Job 16:19
Also now, behold, my witness is in heaven, and my record is on high.
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EXPOSITORY (ENGLISH BIBLE)
(19) My witness is in heaven.—It is very important to note passages such as these, because they help us to understand, and serve to illustrate, the famous confession in Job 19. This is surely a wonderful declaration for a man in the position of Job. What can the believer, in the full light of the Gospel revelation, say more, with the knowledge of One in heaven ever making intercession for him? And yet Job’s faith had risen to such a height as this, and had grasped such a hope as this. In no other book of the Bible is there such a picture of faith clinging to the all-just God for justification as in the Book of Job.

Job 16:19-20. Behold, my witness is in heaven — Besides the witness of men, and of my own conscience, God is witness of my integrity. The witness of men, and even that in our own bosoms for us, will stand us in little stead if we have not a witness in heaven for us also: for God is greater than our own hearts, and than the hearts of all men: neither are we to judge ourselves, nor are men to be our judges. This therefore was Job’s triumph, that he had a witness in heaven, and could appeal to God’s omniscience concerning his integrity. My friends scorn me — Who ought to defend me from the scorns and injuries of others; but mine eye poureth out tears unto God — I pour forth my prayers and tears to him, that he would judge me according to my innocence, and plead my righteous cause against those that accuse and condemn me.16:17-22 Job's condition was very deplorable; but he had the testimony of his conscience for him, that he never allowed himself in any gross sin. No one was ever more ready to acknowledge sins of infirmity. Eliphaz had charged him with hypocrisy in religion, but he specifies prayer, the great act of religion, and professes that in this he was pure, though not from all infirmity. He had a God to go to, who he doubted not took full notice of all his sorrows. Those who pour out tears before God, though they cannot plead for themselves, by reason of their defects, have a Friend to plead for them, even the Son of man, and on him we must ground all our hopes of acceptance with God. To die, is to go the way whence we shall not return. We must all of us, very certainly, and very shortly, go this journey. Should not then the Saviour be precious to our souls? And ought we not to be ready to obey and to suffer for his sake? If our consciences are sprinkled with his atoning blood, and testify that we are not living in sin or hypocrisy, when we go the way whence we shall not return, it will be a release from prison, and an entrance into everlasting happiness.My witness is in heaven - That is, I can appeal to God for my sincerity. He is my witness; and he will bear record for me. This is an evidence of returning confidence in God - to which Job always returns even after the most passionate and irreverent expressions. Such is his real trust in God, that though he is betrayed at times into expressions of impatience and irreverence, yet he is sure to return to calmer views, and to show that he has true confidence in the Most High. The strength, the power, and the point of his expressions of passion and impatience are against his "friends;" but they "sometimes" terminate on God, as if even he was leagued with them against him. But he still had "permanent" or "abiding" confidence in God.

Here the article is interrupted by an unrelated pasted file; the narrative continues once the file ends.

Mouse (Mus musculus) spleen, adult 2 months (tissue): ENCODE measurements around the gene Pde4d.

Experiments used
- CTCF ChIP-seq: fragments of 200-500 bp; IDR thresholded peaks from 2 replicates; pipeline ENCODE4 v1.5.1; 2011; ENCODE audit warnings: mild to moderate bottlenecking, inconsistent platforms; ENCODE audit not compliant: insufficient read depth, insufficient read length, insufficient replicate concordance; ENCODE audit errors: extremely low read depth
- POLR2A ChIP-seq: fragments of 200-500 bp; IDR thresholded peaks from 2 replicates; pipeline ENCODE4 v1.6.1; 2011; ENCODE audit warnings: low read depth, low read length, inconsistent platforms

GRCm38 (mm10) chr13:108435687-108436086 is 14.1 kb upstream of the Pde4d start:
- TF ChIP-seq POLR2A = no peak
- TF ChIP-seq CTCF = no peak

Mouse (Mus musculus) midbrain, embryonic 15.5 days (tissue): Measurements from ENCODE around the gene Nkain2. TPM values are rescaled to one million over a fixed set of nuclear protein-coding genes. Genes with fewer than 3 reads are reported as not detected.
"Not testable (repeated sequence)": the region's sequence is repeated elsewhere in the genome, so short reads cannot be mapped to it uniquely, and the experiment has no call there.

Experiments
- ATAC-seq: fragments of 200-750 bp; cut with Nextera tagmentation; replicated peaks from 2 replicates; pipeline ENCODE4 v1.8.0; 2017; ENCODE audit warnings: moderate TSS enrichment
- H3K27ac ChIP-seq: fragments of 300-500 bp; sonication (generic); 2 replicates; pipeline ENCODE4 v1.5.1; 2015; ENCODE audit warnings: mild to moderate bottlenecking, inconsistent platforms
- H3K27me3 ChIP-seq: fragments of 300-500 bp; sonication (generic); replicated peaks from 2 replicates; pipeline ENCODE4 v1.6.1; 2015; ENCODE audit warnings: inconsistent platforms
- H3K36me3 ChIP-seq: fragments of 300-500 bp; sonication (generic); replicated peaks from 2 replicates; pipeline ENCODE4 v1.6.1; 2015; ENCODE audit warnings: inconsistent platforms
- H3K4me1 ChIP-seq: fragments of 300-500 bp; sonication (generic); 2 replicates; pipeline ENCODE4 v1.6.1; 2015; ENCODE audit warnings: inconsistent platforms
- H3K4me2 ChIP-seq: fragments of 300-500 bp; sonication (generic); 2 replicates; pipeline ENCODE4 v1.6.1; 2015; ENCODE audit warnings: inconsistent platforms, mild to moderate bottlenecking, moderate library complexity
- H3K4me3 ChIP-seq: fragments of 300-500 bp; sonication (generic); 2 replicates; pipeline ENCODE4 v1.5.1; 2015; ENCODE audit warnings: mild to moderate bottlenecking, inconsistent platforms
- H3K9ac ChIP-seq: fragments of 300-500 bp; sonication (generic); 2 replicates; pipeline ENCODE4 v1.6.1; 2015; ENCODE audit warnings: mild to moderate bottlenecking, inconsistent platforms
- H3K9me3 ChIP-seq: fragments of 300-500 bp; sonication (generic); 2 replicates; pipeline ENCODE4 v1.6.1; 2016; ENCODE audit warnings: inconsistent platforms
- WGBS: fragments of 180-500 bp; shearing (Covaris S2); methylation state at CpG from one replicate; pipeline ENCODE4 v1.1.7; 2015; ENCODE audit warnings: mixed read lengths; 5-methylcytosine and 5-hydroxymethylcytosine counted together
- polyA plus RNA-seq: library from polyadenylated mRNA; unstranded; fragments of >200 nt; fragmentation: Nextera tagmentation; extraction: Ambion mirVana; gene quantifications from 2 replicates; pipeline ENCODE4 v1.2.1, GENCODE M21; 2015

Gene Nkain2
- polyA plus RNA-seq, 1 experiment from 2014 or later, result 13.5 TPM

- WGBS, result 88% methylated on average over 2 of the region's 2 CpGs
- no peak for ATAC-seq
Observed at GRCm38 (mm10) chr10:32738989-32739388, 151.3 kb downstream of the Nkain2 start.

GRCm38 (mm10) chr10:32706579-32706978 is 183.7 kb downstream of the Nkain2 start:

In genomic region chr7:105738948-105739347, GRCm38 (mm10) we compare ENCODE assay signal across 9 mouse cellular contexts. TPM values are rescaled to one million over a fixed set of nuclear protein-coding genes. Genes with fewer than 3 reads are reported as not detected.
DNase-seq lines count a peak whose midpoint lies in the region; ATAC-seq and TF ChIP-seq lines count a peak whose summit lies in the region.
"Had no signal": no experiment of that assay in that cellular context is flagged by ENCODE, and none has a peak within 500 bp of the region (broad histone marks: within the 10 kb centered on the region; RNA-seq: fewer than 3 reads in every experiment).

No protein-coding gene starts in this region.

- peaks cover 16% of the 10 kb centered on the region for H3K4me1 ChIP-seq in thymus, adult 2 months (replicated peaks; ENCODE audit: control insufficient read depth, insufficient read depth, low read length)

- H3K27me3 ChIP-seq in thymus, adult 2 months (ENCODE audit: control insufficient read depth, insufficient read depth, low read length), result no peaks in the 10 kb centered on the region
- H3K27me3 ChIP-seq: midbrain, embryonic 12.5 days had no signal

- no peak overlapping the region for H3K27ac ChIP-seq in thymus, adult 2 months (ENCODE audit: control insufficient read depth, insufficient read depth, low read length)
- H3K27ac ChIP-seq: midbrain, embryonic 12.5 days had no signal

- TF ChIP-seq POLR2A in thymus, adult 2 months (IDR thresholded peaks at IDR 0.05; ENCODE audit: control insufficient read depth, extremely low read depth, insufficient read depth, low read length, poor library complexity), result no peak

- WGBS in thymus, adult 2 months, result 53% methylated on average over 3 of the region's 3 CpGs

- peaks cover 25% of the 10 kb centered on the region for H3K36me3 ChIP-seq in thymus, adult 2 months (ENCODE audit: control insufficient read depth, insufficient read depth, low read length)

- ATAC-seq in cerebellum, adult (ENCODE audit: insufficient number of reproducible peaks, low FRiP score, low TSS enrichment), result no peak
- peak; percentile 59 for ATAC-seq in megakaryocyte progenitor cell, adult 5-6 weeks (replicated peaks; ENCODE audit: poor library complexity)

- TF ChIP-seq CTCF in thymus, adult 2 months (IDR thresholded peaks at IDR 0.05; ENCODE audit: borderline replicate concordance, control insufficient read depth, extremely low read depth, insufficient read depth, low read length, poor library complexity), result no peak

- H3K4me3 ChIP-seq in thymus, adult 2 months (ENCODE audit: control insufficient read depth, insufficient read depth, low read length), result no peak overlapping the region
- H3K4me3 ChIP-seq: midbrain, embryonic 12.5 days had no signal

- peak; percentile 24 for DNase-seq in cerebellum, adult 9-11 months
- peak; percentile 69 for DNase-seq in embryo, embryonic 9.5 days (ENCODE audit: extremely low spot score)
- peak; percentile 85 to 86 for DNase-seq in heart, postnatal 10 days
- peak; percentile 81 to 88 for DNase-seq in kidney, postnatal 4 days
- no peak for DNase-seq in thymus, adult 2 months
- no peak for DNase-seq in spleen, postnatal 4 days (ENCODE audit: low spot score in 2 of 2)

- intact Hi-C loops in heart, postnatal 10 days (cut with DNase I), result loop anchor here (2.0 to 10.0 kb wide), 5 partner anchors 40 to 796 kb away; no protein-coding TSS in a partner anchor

My record is on high - Margin "in the high places." It means, in heaven. Luther renders this, und der mich kennet, ist in der Hohe - and he who knows me is on high. The Hebrew is שׂהדי śâhêdı̂y - "my witness;" properly an eye witness. The meaning is, that he could appeal to God as a witness of his sincerity.

19. Also now—Even now, when I am so greatly misunderstood on earth, God in heaven is sensible of my innocence.

record—Hebrew, "in the high places"; Hebrew, "my witness." Amidst all his impatience, Job still trusts in God.

Besides the witness of men and of my own conscience, God is witness of my integrity. Also now, behold, my witness is in heaven,.... That is, God, who dwells in the heavens, where his throne is, and which is the habitation of his holiness, and from whence he beholds all the sons of men, and their actions, is the all seeing and all knowing Being; and therefore Job appeals to him as his witness, if he was guilty of the things laid to his charge, to bear witness against him, but if not to be a witness for him, which he believed he would, and desired he might:

for my record is on high; or "my testimony"; that can testify for me; who is an "eyewitness" (k), as some render it, before whom all things are naked and open; who has seen all my actions, even the very inmost recesses of my mind, all the thoughts of my heart, and all the principles of my actions, and him I desire to bear record of me; such appeals are lawful in some cases, which ought not to be common and trivial ones, but of moment and importance, and which cannot well be determined in any other way; such as was the charge of hypocrisy against Job, and suspicions of his having been guilty of some notorious crime, though it could not be pointed at and proved; see 1 Samuel 12:3, 2 Corinthians 1:13.